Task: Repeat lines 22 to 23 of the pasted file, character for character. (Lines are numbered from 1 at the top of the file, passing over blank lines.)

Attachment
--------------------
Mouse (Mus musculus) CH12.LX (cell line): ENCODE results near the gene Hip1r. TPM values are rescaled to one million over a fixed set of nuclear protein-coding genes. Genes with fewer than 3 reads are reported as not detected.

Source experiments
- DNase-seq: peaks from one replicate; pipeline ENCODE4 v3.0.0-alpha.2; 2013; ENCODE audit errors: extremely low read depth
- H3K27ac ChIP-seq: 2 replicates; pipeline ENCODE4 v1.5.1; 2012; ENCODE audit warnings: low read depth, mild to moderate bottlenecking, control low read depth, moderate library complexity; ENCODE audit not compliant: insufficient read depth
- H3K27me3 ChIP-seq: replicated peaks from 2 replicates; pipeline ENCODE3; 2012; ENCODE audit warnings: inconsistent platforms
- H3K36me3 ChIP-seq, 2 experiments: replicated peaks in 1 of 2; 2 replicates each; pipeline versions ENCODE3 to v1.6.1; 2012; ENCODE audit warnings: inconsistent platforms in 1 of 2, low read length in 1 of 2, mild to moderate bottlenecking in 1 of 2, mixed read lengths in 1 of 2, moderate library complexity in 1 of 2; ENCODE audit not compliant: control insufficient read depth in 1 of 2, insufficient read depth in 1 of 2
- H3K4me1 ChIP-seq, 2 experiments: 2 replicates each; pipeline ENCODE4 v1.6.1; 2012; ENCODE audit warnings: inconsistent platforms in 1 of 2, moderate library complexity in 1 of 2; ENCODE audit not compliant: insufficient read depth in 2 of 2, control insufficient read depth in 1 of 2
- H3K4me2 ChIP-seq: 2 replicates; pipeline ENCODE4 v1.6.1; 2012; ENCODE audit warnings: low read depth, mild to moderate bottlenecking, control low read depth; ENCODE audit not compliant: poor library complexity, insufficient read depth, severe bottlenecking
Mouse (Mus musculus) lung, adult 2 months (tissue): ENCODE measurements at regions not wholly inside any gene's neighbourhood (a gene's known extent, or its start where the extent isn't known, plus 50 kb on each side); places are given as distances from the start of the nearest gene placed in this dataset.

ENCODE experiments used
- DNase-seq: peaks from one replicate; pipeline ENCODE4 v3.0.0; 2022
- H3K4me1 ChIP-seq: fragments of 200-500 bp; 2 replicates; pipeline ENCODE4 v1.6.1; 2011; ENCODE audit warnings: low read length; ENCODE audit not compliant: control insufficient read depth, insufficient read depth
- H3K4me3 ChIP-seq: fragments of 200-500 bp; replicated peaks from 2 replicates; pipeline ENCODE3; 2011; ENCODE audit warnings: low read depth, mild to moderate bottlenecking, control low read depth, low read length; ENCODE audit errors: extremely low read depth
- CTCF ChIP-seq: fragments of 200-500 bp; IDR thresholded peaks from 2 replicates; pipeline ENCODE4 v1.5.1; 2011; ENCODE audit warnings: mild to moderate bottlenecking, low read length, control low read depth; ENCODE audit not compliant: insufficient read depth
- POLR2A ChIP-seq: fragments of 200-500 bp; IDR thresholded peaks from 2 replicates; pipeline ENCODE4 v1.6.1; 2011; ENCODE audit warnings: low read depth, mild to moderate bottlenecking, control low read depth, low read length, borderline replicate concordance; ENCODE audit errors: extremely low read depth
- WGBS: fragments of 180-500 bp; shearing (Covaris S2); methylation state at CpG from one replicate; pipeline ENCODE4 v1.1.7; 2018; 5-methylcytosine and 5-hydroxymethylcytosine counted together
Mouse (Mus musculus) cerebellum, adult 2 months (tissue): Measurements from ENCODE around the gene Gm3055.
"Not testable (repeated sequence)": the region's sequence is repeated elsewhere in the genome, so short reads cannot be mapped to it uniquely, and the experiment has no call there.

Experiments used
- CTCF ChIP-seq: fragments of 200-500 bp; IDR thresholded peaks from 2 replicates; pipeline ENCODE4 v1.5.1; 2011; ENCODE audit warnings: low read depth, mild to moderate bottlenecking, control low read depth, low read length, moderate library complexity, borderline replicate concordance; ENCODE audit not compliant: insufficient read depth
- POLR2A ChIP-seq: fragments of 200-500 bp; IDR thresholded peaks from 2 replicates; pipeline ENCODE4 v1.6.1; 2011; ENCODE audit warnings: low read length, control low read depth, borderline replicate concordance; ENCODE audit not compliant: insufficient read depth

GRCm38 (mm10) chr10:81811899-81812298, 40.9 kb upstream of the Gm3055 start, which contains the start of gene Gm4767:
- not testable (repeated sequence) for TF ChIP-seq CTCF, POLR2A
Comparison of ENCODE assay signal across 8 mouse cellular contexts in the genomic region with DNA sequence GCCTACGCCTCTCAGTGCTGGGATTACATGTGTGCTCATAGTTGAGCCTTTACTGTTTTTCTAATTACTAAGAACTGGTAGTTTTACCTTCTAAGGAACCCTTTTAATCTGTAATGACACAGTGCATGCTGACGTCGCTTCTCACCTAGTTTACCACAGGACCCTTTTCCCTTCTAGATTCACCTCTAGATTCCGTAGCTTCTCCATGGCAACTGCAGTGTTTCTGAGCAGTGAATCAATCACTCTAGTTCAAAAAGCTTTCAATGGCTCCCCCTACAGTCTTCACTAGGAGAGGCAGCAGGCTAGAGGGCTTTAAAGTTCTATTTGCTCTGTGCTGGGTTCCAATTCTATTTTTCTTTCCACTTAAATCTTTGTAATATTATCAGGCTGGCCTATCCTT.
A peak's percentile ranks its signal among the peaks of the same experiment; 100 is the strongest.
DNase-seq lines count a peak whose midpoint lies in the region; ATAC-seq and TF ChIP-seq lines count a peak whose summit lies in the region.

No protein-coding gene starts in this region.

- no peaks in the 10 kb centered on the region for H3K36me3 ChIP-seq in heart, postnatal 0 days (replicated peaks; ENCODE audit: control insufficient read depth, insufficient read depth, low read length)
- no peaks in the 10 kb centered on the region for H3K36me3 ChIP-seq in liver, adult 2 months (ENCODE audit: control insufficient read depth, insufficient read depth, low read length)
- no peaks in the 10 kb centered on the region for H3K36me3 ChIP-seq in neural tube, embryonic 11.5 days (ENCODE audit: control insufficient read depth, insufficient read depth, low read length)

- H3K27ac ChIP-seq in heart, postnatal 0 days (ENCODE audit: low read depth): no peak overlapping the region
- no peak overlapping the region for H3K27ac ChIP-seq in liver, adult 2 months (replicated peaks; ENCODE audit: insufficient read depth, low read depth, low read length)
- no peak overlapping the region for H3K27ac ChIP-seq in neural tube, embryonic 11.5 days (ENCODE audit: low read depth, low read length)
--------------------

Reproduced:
GRCm38 (mm10) chr10:81811899-81812298, 40.9 kb upstream of the Gm3055 start, which contains the start of gene Gm4767:
- not testable (repeated sequence) for TF ChIP-seq CTCF, POLR2A